Context: Transient hypothyroxinemia is common in infants less than 30 wk gestation and is associated with neurodevelopmental deficits. Reductions in T-4 and T-3 levels with TSH unchanged are the key features of severe illness using surrogate indices of overall severity of illness, but these do not inform the impact of individual disease conditions or drug use.
Objective: Our objective was to investigate the contribution of postnatal factors to the variations in serum levels of iodothyronines, thyroid- binding globulin, and TSH.
Design: We recruited a cohort of infants ( 23 - 34 wk gestation; n = 780) between January 1998 and September 2001.
Setting and Patients: The study involved 11 level III Scottish neonatal intensive care units and included cohorts of infants delivered at 23 - 34 wk gestation.
Main Outcome: We assessed serum levels of iodothyronines, thyroid-binding globulin, and TSH at 7, 14, and 28 d adjusted for the potentially significant postnatal influences ( n = 31).
Results: Serum levels of TSH, free T-4, T-3, and T-4 are variably but significantly associated with bacteremia, endotracheal bacterial cultures, persistent ductus arteriosus, necrotizing enterocolitis, cerebral ultrasonography changes, oxygen dependence at 28 d, and the use of aminophylline, caffeine, dexamethasone, diamorphine, and dopamine.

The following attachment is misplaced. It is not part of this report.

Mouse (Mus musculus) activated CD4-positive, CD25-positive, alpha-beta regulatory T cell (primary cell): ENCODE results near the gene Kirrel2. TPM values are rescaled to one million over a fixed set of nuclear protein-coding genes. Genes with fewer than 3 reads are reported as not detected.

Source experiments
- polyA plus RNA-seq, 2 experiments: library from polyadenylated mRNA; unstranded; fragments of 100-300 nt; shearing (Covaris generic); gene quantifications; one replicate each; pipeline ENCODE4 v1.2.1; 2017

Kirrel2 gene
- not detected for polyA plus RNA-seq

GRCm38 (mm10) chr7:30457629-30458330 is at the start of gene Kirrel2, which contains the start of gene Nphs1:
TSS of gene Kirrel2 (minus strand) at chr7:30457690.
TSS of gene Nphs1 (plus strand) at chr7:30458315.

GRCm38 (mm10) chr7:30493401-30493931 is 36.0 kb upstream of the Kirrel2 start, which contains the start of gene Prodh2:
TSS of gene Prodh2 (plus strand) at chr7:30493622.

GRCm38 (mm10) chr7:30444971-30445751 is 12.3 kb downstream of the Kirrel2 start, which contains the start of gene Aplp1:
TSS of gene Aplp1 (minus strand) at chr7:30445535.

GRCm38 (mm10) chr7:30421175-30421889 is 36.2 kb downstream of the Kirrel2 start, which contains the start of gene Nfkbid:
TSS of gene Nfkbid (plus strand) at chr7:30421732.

Conclusions: There are many more associations of postnatal factors with transient hypothyroxinemia than had previously been considered in preterm infants. Alternative strategies should be considered for correction of hypothyroxinemia rather than sole reliance on the direct therapy of hormone replacement. A more oblique preventative approach may be necessary through reduction in the incidence or severity of individual illness( es). Similarly, alternatives to those drugs that interfere with the hypothalamic- pituitary- thyroid axis should be evaluated ( e. g. other inotropics instead of dopamine).